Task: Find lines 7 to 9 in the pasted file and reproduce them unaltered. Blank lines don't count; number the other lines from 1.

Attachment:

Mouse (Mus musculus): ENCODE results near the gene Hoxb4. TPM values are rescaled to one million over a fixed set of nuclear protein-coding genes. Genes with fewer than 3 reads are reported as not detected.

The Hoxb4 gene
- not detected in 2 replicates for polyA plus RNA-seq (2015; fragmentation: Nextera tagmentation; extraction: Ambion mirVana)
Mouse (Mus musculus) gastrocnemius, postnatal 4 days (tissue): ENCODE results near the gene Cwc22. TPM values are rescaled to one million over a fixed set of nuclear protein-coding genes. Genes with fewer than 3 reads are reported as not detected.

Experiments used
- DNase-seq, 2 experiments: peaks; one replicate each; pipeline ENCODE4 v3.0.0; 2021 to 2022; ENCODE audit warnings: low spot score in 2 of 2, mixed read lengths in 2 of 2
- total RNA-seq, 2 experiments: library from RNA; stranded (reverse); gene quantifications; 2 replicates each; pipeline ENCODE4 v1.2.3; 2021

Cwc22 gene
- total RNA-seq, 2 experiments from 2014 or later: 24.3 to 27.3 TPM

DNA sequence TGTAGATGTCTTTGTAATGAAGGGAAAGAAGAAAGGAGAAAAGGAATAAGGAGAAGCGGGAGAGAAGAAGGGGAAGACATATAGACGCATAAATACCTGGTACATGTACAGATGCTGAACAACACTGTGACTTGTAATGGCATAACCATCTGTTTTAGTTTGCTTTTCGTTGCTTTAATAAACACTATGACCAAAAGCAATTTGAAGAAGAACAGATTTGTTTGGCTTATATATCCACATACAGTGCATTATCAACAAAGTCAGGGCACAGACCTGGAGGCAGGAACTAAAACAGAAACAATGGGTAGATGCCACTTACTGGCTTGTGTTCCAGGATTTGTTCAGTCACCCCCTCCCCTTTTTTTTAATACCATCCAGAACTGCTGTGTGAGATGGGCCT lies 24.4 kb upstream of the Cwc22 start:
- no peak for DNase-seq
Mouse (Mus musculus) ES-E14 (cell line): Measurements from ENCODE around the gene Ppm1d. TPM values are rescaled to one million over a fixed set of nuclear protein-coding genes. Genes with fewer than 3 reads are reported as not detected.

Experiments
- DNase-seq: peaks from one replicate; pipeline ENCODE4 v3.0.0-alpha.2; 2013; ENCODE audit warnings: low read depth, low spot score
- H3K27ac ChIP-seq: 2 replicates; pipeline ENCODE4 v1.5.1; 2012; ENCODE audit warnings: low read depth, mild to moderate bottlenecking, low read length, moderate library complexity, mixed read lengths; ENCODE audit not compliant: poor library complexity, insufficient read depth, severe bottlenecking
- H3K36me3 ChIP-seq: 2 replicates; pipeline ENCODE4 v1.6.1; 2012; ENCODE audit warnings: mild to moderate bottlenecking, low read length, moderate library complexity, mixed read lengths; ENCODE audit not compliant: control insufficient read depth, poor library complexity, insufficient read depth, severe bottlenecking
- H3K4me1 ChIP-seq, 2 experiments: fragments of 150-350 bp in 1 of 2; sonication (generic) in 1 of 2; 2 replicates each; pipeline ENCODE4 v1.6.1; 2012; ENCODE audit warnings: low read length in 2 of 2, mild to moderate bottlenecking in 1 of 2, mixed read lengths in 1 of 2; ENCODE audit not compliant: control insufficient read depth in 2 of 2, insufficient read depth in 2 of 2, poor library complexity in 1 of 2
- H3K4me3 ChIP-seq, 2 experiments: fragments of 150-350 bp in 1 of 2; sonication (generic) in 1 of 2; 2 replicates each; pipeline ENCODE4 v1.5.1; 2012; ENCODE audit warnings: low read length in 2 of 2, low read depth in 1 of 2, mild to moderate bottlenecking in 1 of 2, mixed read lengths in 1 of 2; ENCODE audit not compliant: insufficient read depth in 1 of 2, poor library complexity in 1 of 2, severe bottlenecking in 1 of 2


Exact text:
- total RNA-seq, 2 experiments: library from RNA; stranded (reverse); gene quantifications; 2 replicates each; pipeline ENCODE4 v1.2.3; 2021

Cwc22 gene
- total RNA-seq, 2 experiments from 2014 or later: 24.3 to 27.3 TPM